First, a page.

Mom's death forces crackdown on raging drivers

by: Richard Elliot Updated:

Chelsea Gerrish, 20, died last October when an aggressive driver swerved into her oncoming lane of traffic on Browns Bridge Road
ATLANTA, Ga. —

A Georgia lawmaker wants the state to get tough on aggressive driving after the death of a Dawson County mother last fall.
 
Twenty-year old Chelsea Gerrish died last October when an aggressive driver swerved into her oncoming lane of traffic on Browns Bridge Road in Gainesville.  He died in the impact as well.
 
Moments before the crash, a couple dialed Hall County 911 when the aggressive driver rammed them in traffic. Channel 2 Action News obtained the recording.
 
“He just hit us,” the unidentified caller told the 911 operator. “He keeps hitting us.”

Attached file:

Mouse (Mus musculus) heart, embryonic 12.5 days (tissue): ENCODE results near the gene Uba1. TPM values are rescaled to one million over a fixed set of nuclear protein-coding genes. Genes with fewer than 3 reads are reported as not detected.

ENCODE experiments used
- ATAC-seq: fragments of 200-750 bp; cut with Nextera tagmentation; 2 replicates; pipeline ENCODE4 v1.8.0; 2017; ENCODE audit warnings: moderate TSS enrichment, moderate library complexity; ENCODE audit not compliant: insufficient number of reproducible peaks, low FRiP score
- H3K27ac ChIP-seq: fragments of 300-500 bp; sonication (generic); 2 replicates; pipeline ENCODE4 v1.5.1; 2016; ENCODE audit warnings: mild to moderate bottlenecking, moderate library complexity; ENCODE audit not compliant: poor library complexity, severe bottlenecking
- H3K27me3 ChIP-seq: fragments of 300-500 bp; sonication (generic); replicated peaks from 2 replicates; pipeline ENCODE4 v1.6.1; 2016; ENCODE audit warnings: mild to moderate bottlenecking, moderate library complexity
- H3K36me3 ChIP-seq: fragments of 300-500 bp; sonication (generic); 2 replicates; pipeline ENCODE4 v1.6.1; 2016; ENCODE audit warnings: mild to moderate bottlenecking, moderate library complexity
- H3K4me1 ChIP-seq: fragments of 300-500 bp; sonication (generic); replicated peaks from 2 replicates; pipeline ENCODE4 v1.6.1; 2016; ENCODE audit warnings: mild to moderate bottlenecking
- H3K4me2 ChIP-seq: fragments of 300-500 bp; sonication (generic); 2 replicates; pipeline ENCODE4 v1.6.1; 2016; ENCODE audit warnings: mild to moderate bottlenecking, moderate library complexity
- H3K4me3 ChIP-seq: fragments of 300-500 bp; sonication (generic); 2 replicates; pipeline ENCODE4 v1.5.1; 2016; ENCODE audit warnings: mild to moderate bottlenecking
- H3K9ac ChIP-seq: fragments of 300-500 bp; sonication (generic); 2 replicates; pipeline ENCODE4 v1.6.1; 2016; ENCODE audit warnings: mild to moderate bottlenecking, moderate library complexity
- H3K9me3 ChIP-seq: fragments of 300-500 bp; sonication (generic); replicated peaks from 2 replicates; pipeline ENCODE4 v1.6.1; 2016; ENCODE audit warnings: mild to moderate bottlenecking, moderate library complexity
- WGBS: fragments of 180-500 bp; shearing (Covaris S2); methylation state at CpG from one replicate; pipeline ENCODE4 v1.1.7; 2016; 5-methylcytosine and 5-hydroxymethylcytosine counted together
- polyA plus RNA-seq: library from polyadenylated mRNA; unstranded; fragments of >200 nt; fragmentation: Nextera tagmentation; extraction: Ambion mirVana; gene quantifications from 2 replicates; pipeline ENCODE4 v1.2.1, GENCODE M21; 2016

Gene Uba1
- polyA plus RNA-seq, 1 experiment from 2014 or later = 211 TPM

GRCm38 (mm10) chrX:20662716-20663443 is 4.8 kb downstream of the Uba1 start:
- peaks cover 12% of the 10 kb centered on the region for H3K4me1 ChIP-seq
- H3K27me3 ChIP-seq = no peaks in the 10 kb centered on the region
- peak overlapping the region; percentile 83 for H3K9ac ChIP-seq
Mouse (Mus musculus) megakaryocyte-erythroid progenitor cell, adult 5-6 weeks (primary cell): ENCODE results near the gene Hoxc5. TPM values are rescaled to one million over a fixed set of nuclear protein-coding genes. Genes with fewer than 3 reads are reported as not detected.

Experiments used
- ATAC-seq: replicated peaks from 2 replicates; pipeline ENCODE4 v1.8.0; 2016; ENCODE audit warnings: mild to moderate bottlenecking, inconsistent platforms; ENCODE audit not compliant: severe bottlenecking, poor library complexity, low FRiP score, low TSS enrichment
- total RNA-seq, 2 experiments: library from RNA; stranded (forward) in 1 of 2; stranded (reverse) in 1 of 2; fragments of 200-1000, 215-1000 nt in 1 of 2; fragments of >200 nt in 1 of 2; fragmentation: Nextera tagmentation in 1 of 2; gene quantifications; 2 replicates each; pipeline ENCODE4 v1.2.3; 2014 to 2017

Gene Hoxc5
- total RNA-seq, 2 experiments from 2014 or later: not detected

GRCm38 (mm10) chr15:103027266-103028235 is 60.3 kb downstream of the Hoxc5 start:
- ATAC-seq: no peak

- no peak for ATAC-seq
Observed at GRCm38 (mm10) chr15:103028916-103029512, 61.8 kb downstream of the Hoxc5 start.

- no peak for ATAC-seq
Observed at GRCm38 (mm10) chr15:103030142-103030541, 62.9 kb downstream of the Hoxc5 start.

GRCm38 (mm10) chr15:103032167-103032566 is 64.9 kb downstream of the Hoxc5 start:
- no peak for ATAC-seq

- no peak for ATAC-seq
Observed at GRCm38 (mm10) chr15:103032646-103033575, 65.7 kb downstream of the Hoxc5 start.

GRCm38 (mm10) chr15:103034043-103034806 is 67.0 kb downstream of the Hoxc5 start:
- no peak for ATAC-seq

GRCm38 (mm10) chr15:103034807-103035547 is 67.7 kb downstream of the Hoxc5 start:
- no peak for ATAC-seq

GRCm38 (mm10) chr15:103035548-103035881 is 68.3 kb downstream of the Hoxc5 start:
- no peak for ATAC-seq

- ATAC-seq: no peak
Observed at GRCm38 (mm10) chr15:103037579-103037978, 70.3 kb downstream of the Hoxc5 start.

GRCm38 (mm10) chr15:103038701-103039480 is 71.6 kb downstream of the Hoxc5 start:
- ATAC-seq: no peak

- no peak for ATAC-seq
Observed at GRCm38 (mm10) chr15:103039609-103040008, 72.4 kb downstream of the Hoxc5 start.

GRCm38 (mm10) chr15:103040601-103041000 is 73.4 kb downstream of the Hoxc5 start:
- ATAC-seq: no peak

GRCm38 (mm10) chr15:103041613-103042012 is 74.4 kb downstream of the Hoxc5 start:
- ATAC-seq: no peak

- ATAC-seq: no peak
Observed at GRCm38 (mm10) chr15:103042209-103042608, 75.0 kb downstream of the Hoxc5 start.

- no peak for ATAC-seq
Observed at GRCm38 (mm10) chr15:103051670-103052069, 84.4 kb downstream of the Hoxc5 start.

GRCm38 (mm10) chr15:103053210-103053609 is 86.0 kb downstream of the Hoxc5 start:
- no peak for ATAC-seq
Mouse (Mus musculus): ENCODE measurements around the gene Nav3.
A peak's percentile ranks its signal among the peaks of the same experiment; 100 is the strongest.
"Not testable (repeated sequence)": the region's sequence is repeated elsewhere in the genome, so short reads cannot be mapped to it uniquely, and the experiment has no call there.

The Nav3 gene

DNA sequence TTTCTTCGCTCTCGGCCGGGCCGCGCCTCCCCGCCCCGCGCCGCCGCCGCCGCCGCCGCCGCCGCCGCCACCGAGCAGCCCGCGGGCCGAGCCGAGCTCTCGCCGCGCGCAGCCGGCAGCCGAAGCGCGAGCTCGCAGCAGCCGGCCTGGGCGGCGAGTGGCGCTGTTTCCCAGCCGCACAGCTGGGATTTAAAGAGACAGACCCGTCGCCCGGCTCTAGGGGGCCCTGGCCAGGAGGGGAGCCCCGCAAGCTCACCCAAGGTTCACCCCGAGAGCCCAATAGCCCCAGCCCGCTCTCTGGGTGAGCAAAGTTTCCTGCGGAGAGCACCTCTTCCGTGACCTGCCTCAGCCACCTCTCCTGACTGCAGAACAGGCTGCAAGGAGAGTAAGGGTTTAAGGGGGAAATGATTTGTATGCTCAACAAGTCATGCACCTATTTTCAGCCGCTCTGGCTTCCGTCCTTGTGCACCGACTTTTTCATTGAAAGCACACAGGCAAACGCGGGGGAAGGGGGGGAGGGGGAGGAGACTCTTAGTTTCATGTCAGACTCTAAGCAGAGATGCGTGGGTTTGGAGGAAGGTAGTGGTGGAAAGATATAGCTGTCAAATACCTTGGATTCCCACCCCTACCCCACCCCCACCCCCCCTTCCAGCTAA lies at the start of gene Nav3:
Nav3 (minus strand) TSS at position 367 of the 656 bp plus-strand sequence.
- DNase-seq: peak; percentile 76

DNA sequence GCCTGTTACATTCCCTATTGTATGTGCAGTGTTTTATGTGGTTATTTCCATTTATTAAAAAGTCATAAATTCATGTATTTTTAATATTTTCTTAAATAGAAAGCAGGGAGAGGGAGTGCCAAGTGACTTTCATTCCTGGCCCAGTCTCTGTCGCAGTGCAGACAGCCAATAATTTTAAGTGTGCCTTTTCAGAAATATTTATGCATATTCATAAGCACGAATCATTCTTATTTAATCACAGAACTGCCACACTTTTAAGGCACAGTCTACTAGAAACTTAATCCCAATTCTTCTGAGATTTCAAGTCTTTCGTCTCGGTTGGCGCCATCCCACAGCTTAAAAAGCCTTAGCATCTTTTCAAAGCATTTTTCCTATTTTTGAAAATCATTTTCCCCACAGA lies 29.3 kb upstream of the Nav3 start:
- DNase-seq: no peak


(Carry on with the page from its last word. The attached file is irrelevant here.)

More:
After the driver swerved into oncoming traffic, the caller witnessed the head on collision with Gerrish.
 
“He just hit somebody head on! No, no, no ,no,” the caller said.  “He just hit somebody head on going about 70-miles an hour!”
 
State Rep. Kevin Tanner, R-Dawson County, is sponsoring what he calls “Chelsea’s Law” that he said helps law enforcement crack down on aggressive driving.
 
“People lead very busy lives,” said Tanner.  “They have a lot of things happening.  They’re not focused on driving, and they get angry, and they get in a hurry.  It’s an issue.”
 
The law would make aggressive driving join DUI and reckless driving as predicating offenses that can lead to a felony charge of serious injury by vehicle.  Under the law, any driver convicted of aggressive driving could be sentenced to anger management course, and anyone convicted a second time would lose their license.
 
GSP Director Col. Mark McDonough supports the idea of the bill but would like to see a better definition of aggressive driving to help his troopers make arrests.